Comment


                  • Solved

                    Originally posted by Vincent alias Jack View Post
                    That's easy enough, Henry.

                    Answer: Yes, the Jack the Ripper case, Vincent van Gogh.

                    It isn’t necessary to compare other cases or artists or artwork. Van Gogh being Jack the Ripper isn’t dependant upon any of it.

                    Must it first be proven that other artists have killed in order for one artist to be found guilty? If a plumber were on trial, would it be necessary to find that other plumbers had murdered in order to find the plumber guilty?

                    Seeing that you quote Nietzsche, it does not surprise me that your logic is a bit jumbled, but machts nichts, I’m still having fun.

                    Cheers,
                    Dale Larner
                    www.vincentaliasjack.com
                    www.facebook.com/vincentaliasjack.com
                    A "solved" murder case (which is what was asked for) is one where an offender has been tried and convicted by a court. Unless you can show that he had a murder conviction, this cannot include Vincent Van Gogh .

                    Regards, Bridewell.
                    "It is a capital mistake to theorise before one has data. Insensibly one begins twisting facts to suit theories instead of theories to suit facts." Sir Arthur Conan Doyle (as Sherlock Holmes).

                    Comment


                    • Originally posted by Bridewell View Post
                      If Mary Cox was able to tell the age of a person to within a month, just by looking at them, she should have been working the fairgrounds instead of walking the streets. Also, the Times article is a secondary source. The primary source, her police witness statement, says:

                      The man whom I saw was about 36 years old, about 5' 5" high, complexion fresh and I believe he had blotches on his face, small side whiskers and a thick carroty moustache, dressed in shabby dark clothes, dark overcoat and black felt hat".

                      It's quite clear that Mrs Cox is giving an estimate of the age - "about 36", but if you want to argue that she wasn't, and that she got it exactly right, then it can't be 35-year-old Van Gogh, can it?

                      Regards, Bridewell.
                      Thanks for helping to make my point, Bridewell, and thanks for including the "carroty moustache." Keep that up and you'll be an ally in no time. I look forward to it.

                      Sincerely,
                      Dale Larner
                      www.vincentaliasjack.com
                      www.facebook.com/vincentaliasjack.com
                      www.VincentAliasJack.com

                      Comment


                      • Originally posted by Simon Wood View Post
                        Hi Dale,

                        Aside from the fact that thousands of thirty-five-year-old men were alive in London at the time, what hard evidence do you have for VVG being the Ripper?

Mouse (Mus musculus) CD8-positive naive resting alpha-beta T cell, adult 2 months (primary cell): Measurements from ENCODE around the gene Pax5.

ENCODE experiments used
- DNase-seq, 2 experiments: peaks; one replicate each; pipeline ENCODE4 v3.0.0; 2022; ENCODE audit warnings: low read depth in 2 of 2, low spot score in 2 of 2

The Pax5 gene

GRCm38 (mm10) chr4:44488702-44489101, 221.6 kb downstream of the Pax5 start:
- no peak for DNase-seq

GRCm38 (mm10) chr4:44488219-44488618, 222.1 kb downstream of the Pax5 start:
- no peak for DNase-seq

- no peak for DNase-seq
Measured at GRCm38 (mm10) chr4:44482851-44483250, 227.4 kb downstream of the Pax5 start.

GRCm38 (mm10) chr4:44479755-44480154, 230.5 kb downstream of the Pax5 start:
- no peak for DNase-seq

Regards,

                        Simon
                        Of course, Simon, Van Gogh being 35 at the time is just one of the many pieces of the puzzle. Other pieces are presented at the website www.vincentaliasjack.com and, quite naturally, the book will then have to be referred to later in order to see the full measure of the evidence, which is voluminous, exhaustive, overwhelming, and delightful.

                        Thanks for asking,
                        Dale Larner
                        www.facebook.com/vincentaliasjack
                        www.VincentAliasJack.com

                        Comment


                        • I thought the clincher about the boats pic was the man on the beach with the bubble issuing from his mouth, containing the words "Come in Mary Kelly, your time is up."

                          Comment


                          • Originally posted by Bridewell View Post
                            A "solved" murder case (which is what was asked for) is one where an offender has been tried and convicted by a court. Unless you can show that he had a murder conviction, this cannot include Vincent Van Gogh .

                            Regards, Bridewell.
                            Itís a shame all my hard work has been for nothing. The discoveries, all that research, and then to write such a large book proving that Van Gogh was Jack the Ripper, only to have it all dashed because he was never previously convicted of murder. Drats. Life is so unfair.

                            Thanks just the same, Bridewell,
                            Dale Larner
                            www.vincentaliasjack.com
                            www.facebook.com/vincentaliasjack
                            www.VincentAliasJack.com

                            Comment


                            • Dear Mr Learner,

                              Your rather breathless sarcasm cannot hide the fact that you avoid the issue: why is it only ever unsolved murder cases in which people find laughable clues hidden in works of art? No murder case in history has ended with a conviction based on clues having been found secreted in major works of art. Your theory has nothing to do with the Whitechapel murders or with Vincent, or indeed with the real world.

                              It's a joke. Your work is garbage. Your 'discoveries' are delusional at best. Like a recent Sickert proponent here, you retreat into inane sarcasm and a superior tone when your work convinces nobody.

                              I really can't be bothered to waste any more time on your drivel.

                              Comment


                              • I hope someone makes a movie off Dale's book and he becomes a millionaire. I could totally see Tim Burton making this movie.

                                Yours truly,

                                Tom Wescott

                                Comment